For at least these reasons, the inventors have recognized the need for an improved method for creating wear resistant articles that is more economical, has a shorter cycle time and is capable of producing layers of coating materials that are consistent in thickness and as well as being relatively thick.
FIG. 1 shows a perspective view of a piston ring.
The present invention includes applying a coating material to an article through the use of a thermal spraying technique.
The coating material may have a base of any metal, alloy, or compound that is suitable for application by thermal spraying. Suitable metals include chromium, molybdenum, nickel and/or cobalt. Suitable alloys include those that have chromium, molybdenum, nickel and/or cobalt. Preferred compounds include those that combine metals with non-metals. For example, compounds that combine nitride and carbide are preferred base coating materials. The most preferred base coating material is chromium nitride compound.
Compositions of several materials may also be utilized as coating materials. For example, in addition to the base coating material, constituents such as metals and alloys may be added to form the coating material composition. Useful constituents include, inter alia, molybdenum, nickel-chromium alloys and cobalt alloys. In compositions, the base coating material may be present in amounts of 50-90 wt % with the balance being any of the variety of constituents.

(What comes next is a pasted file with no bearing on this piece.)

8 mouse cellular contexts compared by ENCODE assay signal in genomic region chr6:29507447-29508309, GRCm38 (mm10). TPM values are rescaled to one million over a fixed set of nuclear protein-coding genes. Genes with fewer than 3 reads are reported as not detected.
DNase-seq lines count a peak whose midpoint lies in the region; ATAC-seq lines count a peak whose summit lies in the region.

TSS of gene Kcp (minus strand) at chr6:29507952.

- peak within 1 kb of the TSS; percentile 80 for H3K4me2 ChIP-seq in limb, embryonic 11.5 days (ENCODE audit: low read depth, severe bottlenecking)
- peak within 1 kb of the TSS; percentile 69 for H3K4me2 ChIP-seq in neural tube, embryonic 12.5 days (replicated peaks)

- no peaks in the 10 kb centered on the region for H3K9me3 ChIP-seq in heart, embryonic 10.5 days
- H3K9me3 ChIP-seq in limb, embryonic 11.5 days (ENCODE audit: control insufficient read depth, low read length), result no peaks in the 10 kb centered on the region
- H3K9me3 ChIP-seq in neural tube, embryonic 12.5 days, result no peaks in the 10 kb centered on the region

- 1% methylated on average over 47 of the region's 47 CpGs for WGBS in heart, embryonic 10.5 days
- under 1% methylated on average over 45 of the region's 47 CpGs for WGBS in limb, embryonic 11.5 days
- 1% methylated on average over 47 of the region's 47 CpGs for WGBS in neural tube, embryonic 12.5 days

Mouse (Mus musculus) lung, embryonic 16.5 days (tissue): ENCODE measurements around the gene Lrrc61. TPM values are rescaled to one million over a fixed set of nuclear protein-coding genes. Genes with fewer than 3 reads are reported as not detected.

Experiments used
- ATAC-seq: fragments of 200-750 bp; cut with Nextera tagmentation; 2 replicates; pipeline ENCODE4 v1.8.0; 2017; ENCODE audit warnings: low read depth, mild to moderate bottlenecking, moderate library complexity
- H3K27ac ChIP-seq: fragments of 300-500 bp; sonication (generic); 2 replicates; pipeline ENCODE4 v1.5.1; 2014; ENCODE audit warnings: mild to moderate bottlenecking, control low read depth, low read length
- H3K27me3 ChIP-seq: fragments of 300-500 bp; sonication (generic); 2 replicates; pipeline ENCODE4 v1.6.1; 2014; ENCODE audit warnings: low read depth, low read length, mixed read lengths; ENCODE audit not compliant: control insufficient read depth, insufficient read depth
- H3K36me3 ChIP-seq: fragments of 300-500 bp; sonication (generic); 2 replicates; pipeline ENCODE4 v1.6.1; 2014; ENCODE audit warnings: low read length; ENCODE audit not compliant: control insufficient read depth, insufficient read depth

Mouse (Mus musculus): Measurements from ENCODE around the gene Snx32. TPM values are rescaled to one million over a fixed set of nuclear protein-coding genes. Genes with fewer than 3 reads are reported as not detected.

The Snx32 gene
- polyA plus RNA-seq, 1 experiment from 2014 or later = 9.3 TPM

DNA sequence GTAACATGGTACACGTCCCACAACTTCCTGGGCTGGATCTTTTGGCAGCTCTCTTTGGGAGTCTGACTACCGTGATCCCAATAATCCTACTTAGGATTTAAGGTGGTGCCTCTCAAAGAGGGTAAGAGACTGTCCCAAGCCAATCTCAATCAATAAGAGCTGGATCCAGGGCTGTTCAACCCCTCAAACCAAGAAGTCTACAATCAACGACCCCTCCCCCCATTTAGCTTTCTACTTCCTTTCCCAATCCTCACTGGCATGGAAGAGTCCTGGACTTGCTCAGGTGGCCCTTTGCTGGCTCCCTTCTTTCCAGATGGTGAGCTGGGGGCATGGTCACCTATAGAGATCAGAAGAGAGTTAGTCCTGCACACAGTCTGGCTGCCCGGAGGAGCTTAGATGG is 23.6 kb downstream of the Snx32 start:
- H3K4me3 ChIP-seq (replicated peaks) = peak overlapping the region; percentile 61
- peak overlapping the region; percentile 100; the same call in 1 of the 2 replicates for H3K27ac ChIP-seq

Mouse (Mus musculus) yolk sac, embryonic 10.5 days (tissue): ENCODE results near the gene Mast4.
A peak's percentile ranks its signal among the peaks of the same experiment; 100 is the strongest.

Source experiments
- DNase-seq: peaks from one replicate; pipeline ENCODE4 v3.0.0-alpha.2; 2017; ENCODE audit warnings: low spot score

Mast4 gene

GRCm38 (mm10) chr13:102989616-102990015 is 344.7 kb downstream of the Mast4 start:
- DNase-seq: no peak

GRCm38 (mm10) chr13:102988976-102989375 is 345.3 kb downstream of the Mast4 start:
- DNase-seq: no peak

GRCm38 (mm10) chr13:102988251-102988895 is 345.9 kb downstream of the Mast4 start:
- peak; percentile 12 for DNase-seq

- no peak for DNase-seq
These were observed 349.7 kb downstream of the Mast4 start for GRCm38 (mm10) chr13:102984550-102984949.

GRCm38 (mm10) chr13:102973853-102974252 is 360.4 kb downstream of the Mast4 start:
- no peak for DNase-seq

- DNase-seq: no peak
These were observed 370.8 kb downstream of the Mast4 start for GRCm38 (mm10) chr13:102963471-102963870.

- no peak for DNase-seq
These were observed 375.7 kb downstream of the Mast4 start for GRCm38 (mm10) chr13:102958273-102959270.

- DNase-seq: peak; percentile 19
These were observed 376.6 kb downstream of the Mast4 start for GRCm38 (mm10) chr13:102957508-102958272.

One useful composition includes chromium nitride as a base coating material and nickel-chromium alloy as a constituent. Chromium nitride may be present in amounts from about 50-90 wt % and about 50-10 wt % of nickel-chromium alloy. The nickel-chromium alloy may contain 40-60 wt % chromium and preferably 10-30% wt % with the balance nickel. The most preferred composition is about 70 wt % chromium nitride and about 30 wt % nickel-chromium alloy.
The size, shape and composition of the article are not critical to the present invention. One preferred article is a piston ring, as seen in FIG. 1. Piston ring 20 has an outer surface 22 that includes an outer peripheral face 24, an upper axial surface 24 and a lower axial surface 28. In use, outer peripheral face 24 contacts an inner wall of a cylinder (not shown)
Thermal spraying is a process that deposits a coating material on an article and includes melting the coating material in a heat source, where it becomes molten. The molten coating material is carried in a gas stream to the article to be coated. The molten coating material contacts the article. The time period between melting the coating material and contacting the article is termed the flight time. The molten coating material typically has a particle size in the range of 15-200 μm, however, any particle size is suitable.